Tuesday, June 27, 2006

The first step in overturning McCain-Feingold?

From Fox News:

WASHINGTON — The Supreme Court ruled Monday that Vermont's limits on contributions and spending in political campaigns are too low and improperly hinder the ability of candidates to raise money and speak to voters.

In a fractured set of opinions, justices said they were not sweeping aside 30 years of election finance precedent but rather finding only that Vermont's law — the strictest in the nation — sets limits that unconstitutionally hamstring candidates.

The majority took issue with Vermont legislators for "constraining speech" by telling candidates and voters how much campaigning was enough.

President Bush's two appointees to the court — Chief Justice John Roberts and Justice Samuel Alito — sided with the majority in overturning Vermont's law.

In one of six separate opinions, Justice Stephen Breyer said a majority of justices found Vermont's law was unconstitutional.

"That is to say, they impose burdens upon First Amendment interests that (when viewed in light of the statute's legitimate objectives) are disproportionately severe," Breyer wrote.

Although this is a step in the right direction in restoring the right to free and unfettered political speech inherent in the First Amendment, there is much work to be done. We are endowed by our Creator, not by the Supreme Court or by Congress, with certain unalienable rights. Our Founding Fathers even argued amongst themselves regarding the need for the Bill of Rights, since many thought that it would go without saying that the rights outlined in the first 10 amendments in the Constitution were of God, and therefore self-evident. But so as not to leave room for confusion, the Founding Fathers went out of their way to enumerate those rights; so that they would be forever inviolate, and so that citizens would be protected from government encroachment.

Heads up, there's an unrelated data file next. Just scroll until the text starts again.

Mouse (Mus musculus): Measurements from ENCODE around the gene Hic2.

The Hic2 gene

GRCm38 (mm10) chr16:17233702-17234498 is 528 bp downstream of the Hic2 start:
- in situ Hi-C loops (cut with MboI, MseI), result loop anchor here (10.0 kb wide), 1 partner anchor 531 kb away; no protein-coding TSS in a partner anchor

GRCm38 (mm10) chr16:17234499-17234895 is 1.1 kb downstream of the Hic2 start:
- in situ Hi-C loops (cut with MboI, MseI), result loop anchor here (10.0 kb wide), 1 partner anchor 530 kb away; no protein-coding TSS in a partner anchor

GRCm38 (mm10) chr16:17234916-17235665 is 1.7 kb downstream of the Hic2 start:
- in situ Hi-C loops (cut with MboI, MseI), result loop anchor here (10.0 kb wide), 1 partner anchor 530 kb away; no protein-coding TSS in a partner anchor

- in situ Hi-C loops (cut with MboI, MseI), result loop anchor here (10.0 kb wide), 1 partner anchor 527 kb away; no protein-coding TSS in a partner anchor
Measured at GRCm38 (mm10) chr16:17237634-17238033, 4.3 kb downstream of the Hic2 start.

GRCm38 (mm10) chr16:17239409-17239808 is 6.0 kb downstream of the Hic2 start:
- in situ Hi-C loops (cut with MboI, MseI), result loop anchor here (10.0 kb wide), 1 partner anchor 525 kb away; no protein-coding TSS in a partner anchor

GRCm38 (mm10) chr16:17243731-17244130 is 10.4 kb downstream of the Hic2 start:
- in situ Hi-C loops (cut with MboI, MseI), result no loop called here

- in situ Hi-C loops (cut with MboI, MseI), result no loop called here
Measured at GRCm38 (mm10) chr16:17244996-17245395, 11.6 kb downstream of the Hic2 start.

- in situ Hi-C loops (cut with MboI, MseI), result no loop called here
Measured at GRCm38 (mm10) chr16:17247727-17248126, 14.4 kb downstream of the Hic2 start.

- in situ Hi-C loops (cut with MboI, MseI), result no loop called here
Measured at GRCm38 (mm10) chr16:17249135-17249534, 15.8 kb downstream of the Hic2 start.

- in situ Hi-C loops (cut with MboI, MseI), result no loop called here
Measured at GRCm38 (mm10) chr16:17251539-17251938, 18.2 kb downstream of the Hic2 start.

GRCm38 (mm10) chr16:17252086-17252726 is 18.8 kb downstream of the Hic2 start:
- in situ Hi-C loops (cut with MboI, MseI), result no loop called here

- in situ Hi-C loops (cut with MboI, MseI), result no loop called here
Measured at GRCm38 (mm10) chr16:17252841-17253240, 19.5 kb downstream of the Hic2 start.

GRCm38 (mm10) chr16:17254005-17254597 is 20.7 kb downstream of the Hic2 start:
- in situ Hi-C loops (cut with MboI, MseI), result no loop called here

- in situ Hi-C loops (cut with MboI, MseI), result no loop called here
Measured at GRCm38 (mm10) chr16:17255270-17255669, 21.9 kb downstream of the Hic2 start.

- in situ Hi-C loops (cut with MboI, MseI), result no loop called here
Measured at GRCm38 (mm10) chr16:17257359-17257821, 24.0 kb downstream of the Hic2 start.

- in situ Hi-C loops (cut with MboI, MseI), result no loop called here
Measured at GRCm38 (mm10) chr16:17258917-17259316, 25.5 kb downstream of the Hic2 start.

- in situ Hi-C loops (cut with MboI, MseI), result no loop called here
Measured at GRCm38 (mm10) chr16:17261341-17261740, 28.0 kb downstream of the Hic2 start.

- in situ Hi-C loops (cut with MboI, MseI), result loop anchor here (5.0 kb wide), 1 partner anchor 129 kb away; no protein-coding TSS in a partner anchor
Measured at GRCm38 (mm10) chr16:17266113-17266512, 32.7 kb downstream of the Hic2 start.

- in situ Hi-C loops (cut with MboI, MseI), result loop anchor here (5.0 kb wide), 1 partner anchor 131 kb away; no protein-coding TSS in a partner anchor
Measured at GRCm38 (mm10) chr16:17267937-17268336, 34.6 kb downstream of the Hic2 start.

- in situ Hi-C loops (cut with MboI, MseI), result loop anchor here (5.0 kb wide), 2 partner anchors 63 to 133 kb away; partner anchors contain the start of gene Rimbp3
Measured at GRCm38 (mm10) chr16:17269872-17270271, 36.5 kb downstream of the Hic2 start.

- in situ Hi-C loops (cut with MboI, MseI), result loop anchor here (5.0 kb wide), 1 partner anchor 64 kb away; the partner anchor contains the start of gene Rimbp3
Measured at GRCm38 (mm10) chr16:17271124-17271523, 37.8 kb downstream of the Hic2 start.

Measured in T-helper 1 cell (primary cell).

Or so they thought.

McCain Feingold, more than any other law previous or since, trounced on our right to free political speech, by setting an arbitrary limit on same, in direct violation to the First Amendment, both in content and in intent.

The First Amendment scored a victory in Vermont, but there is still a battle to be waged. The real travesty of this issue is that there is need for the battle in the first place.

(Filed under Elections, First Amendment Assaults, RINOs)